Overall, the color began to die out as more and more people realized there were safety issues with arsenic paint. Some governments banned the color entirely. Sweden, for example, was one of the first countries to ban it. Britain, on the other side, never banned the use of arsenic as the government refused to acknowledge any scientific reports. Many British citizens became aware of the toxicity of Scheele’s Green through the newspaper. By the 1870s, major wallpaper manufacturers started to create lead-free and arsenic-free wallpapers. However, this wasn’t entirely true, as most of these still had faint traces of toxic pigments. Today, Scheele’s Green is not publicly available and it is not mass-produced.


5. Lead White

flake white lead white 1924
Flake White (Lead White), 1924. Source: Harvard Art Museums


Lead White, also known as Flake White, is still available to the public to a certain extent. Lead White has been used since BCE times. Pliny the Elder describes one of the methods to get it. Strips of lead were put into a specially designed clay pot. This clay pot was then divided into two sections. One section of the jar was filled with lead strips, while the other was filled with vinegar.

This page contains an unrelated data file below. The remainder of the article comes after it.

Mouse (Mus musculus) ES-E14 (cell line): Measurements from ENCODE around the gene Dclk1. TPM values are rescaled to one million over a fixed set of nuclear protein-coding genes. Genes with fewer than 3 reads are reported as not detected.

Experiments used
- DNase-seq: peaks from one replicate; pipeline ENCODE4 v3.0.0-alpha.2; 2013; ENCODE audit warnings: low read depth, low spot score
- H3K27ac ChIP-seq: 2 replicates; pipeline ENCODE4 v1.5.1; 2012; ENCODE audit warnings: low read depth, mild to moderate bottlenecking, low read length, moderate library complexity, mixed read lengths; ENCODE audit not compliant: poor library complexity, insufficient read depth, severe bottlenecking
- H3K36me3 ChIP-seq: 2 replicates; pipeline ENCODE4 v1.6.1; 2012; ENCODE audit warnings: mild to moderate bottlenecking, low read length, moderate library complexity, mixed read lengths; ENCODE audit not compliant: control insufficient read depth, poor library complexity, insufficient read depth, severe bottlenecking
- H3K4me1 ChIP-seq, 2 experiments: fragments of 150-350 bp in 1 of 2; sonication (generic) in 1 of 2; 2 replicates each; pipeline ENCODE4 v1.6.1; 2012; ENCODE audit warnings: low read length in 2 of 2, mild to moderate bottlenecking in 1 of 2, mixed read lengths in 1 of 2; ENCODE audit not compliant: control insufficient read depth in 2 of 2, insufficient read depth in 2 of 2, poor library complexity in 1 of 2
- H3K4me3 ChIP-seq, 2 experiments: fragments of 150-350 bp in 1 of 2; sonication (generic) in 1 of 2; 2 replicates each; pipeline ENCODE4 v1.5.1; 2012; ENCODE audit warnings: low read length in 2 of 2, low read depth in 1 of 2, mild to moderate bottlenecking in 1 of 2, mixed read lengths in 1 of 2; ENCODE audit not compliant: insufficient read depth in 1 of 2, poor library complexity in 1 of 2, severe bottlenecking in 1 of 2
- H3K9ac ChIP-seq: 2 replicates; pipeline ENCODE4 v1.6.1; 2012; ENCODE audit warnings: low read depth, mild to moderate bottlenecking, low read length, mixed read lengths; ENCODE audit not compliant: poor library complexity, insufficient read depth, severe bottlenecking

The pot was then surrounded by animal dung and buried or put in a shed with a tight door. These pots had to be buried or put in the shed for at least 30 days. After this period was over, someone would be sent to fetch the pots. This person would find all the lead strips covered with a puffy white pigment. The puffy white pigment now attached to the lead strips was formed into patties and sold as lead white carbonate.


Lead White was used on almost everything up until the twentieth century. House paints, wallpapers, and enamels on tiles are just some of the things that were made using lead white. The pigment was widely used because it was cheap. However, the pigment came with a hefty price on one’s health. Symptoms of lead poisoning include stomach pains, shortness of breath, constipation, fatigue, and muscle pains. Exposure to lead, usually through ingestion or in makeup, can cause high blood pressure and even damage the brain, kidneys, and reproductive systems. Mothers who wore lead white as foundation would also give their breastfeeding children lead poisoning.


6. Minium

minium pigment florence 1910
Minium, 1910. Source: Harvard Art Museum


Minium is a lead tetroxide. While Minium can be found in nature, it is usually man made. The process of making it starts the same as with Lead White. Once the lead is pulled out from the pot, it is put on a fire and stirred constantly until it becomes red. Once this happens, you get Minium. Minium was a cheap alternative to vermilion and cinnabar. It still carried the same health concerns as Lead White and it was used cosmetically in ancient Greece and China. The name Minium comes from the river Minus in northwestern Spain.  It does not mix well with a lot of other pigments and it was primarily used in illuminated manuscripts.